Mental Health news
It’s been great to see mental health near the top of the news agenda this week. Following on from the publicity we received for the launch of our zero suicide policy, it was good to see Luciana Berger MP – the local MP for Liverpool Wavertree – appointed as the first Shadow Minister for Mental Health in history.
Those of you who have worked in mental health for some time will know we have long battled for recognition and parity of esteem with physical health. To now have someone whose job is to further the cause of mental health on the floor of the House of Commons is evidence of a real change of emphasis in this country – it is only three years ago that MPs voted in favour of a private members bill to end the discrimination which prevented those affected by mental illness from serving in public life.
As a local MP, Mersey Care already has a good relationship with the Shadow Minister and we were delighted she chose her first official outing in the post to visit us at Clock View hospital yesterday. It’s the first time she has visited our flagship hospital since it became fully operational and she was able to speak to patients and staff about how the improved environment has helped with our care.
We also had a good discussion about mental health, which I was delighted formed one of the topics brought up by Jeremy Corbyn in his first appearance as the new Labour leader at Prime Minister’s Question Time on Wednesday. I don’t want to turn this blog into a party political discussion, but I was interested in one part of the exchange between the Labour leader and the Prime Minister in reference to what we are doing here at Mersey Care.
Asked about the services provided for mental health in this country, the Prime Minister finished his answer by underlining the Government would not be able to improve services and “afford a strong NHS without a strong economy.” That quote resonated with me and what we do here at Mersey Care.
One of our mantras here is ‘There’s No Health without Mental Health’, but I think we should also consider ‘There’s No Wealth without Mental Health.’ To improve the economy we need better housing, education and employment for all, which is exactly what we are trying to provide through our Individual Placement and Support Employment services Network Employment and Imagine Sefton, the Employment and Enterprise Hub and the Recovery College.
Between January and August this year, 44 jobs have been found for service users in Liverpool and Sefton and we have also made 399 company contacts. Since the Employment Enterprise Hub started this month, we have had 11 referrals and one service users is now self-employed while there have been four job starts since the Recovery College Employment Adviser started in June.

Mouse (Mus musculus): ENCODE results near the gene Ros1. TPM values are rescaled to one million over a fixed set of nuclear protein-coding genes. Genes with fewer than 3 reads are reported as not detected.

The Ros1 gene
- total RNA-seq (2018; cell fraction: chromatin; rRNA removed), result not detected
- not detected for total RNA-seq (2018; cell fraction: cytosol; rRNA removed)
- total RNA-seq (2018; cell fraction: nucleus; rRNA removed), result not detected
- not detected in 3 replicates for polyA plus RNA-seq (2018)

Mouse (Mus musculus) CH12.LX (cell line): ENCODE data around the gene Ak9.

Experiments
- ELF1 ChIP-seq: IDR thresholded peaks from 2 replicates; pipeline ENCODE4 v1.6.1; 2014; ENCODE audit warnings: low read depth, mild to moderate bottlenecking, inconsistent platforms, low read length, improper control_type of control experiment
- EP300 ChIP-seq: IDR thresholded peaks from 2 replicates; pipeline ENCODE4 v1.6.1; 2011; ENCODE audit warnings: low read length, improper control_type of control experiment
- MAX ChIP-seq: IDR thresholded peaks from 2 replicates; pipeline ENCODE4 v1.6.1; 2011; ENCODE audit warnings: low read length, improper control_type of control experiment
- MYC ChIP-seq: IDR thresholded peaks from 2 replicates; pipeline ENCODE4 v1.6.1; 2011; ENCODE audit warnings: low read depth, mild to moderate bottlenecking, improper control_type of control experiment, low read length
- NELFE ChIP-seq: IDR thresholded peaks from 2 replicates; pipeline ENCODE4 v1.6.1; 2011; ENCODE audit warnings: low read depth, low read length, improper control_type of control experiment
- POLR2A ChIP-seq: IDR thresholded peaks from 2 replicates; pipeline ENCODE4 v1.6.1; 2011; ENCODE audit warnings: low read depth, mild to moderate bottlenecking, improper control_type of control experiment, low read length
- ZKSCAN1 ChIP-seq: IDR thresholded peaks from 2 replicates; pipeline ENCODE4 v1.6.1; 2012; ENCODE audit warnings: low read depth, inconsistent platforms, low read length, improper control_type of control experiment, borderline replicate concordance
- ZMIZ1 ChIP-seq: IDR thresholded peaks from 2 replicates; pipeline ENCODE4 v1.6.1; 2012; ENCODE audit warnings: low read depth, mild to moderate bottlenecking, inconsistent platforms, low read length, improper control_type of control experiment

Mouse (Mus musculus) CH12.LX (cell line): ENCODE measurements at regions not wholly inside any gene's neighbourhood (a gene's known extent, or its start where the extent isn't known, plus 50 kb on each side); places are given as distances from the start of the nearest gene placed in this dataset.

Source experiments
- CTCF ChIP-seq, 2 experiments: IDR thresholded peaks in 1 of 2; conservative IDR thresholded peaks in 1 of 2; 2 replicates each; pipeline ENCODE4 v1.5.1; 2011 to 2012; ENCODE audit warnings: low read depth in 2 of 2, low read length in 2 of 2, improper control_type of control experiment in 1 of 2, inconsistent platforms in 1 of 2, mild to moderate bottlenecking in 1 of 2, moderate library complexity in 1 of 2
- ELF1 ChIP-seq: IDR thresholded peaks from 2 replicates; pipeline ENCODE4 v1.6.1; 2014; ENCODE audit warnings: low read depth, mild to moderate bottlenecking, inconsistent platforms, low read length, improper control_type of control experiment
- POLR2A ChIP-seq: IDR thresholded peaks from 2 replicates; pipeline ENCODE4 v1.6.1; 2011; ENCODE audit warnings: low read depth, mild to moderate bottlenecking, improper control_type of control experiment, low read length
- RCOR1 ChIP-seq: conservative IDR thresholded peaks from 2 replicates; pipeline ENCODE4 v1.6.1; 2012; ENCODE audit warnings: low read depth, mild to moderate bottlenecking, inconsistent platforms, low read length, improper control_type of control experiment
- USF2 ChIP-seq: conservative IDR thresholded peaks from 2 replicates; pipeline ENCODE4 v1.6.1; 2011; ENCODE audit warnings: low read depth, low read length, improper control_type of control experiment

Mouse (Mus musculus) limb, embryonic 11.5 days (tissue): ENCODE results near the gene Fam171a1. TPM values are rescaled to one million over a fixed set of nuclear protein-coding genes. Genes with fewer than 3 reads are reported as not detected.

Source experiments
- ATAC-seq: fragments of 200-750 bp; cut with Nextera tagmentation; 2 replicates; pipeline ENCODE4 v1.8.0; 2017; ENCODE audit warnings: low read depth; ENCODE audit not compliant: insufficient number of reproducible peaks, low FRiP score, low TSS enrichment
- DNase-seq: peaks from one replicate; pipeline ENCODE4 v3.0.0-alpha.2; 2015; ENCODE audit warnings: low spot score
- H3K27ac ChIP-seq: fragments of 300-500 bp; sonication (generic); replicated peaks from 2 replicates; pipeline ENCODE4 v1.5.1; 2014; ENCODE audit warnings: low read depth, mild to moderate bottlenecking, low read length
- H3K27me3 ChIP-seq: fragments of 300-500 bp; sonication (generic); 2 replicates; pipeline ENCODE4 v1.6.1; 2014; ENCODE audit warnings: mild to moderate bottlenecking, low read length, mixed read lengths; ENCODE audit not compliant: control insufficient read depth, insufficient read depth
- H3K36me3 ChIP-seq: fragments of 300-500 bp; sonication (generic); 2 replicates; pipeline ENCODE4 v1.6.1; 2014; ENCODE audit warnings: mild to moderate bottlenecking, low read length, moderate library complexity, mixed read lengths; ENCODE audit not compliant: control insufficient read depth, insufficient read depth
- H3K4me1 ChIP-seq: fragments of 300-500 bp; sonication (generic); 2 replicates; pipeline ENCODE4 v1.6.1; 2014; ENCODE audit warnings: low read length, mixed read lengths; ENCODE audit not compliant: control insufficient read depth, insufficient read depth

This is proof that having a mental health issues does not exclude you from making a real contribution to the economy. Having a sense of belonging, structure and value gives confidence to service users and supports them on their individual roads to recovery. Any country is only as strong as its workforce and by helping people out of care services and being back part of the economy is the only way we are going to retain our position as a global power.
It’s a stigmatised view that people with mental health issues are unable to perform a useful role in society. It’s a lie, one we highlighted to the Shadow Minister yesterday and I hope the Government’s Mental Health Task Force will have some interesting views on this.
I had an interesting discussion with the Liverpool coroner André Rebello this week alongside David Fearnley, Mersey Care’s Medical Director, and Jane Kennedy, the Police and Crime Commissioner. The main thrust of our meeting was the definitions of suicide in line with our policy to reach zero suicide within our care.
It was interesting to discuss the topic of benchmarking ourselves against other Trusts or organisations. What we took away from that is we have to make sure other Trusts are right in what they are doing if we are aiming to emulate them. Instead, surely it’s better to be leaders in the field, to strive to be the best and not restrict ourselves by just comparing ourselves to similar Trusts. This is something we have obviously enshrined in our aspirations for Perfect Care.
I wrote about the Big Brew Talk Walk last week, which is taking place at Aintree Racecourse around the Grand National course on 4 October at 1.00pm. It is an event organised to make a collective stand against the stigma surrounding mental health that often stops those with suicidal thoughts asking for help.
It is a free event, gates open at 12.00 for the 5km walk, and you can register for it